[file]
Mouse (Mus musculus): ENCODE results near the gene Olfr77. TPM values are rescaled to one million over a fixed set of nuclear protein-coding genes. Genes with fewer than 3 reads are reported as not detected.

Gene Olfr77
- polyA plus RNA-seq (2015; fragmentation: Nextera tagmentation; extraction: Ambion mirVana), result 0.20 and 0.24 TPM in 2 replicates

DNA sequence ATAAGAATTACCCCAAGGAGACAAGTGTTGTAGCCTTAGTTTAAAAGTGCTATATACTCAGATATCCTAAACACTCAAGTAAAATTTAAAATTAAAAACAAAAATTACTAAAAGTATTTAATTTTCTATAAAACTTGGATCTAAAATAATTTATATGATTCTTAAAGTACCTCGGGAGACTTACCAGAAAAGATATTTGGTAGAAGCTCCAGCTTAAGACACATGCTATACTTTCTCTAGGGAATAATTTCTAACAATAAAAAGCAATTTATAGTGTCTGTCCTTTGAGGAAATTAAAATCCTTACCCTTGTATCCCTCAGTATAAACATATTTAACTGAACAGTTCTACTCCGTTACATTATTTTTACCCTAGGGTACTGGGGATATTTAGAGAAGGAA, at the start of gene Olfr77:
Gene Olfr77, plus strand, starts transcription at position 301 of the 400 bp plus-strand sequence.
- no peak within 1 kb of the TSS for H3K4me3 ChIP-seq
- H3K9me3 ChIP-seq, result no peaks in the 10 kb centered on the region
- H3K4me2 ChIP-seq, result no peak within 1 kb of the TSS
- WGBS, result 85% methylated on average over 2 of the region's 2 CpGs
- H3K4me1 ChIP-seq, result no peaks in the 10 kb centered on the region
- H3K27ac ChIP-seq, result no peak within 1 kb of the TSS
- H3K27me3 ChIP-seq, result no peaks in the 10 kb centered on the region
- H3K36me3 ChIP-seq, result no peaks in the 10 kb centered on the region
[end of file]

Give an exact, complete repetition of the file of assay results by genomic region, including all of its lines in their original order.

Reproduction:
Mouse (Mus musculus): ENCODE results near the gene Olfr77. TPM values are rescaled to one million over a fixed set of nuclear protein-coding genes. Genes with fewer than 3 reads are reported as not detected.

Gene Olfr77
- polyA plus RNA-seq (2015; fragmentation: Nextera tagmentation; extraction: Ambion mirVana), result 0.20 and 0.24 TPM in 2 replicates

DNA sequence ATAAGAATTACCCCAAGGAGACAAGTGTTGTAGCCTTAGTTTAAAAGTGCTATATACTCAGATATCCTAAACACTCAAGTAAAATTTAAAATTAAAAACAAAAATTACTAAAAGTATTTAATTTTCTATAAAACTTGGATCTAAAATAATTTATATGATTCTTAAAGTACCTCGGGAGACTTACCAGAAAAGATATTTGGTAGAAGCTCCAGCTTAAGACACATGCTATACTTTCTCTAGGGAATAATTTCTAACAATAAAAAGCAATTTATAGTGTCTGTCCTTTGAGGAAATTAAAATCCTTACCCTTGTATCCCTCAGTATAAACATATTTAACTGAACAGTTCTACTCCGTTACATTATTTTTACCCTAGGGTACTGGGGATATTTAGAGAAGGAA, at the start of gene Olfr77:
Gene Olfr77, plus strand, starts transcription at position 301 of the 400 bp plus-strand sequence.
- no peak within 1 kb of the TSS for H3K4me3 ChIP-seq
- H3K9me3 ChIP-seq, result no peaks in the 10 kb centered on the region
- H3K4me2 ChIP-seq, result no peak within 1 kb of the TSS
- WGBS, result 85% methylated on average over 2 of the region's 2 CpGs
- H3K4me1 ChIP-seq, result no peaks in the 10 kb centered on the region
- H3K27ac ChIP-seq, result no peak within 1 kb of the TSS
- H3K27me3 ChIP-seq, result no peaks in the 10 kb centered on the region
- H3K36me3 ChIP-seq, result no peaks in the 10 kb centered on the region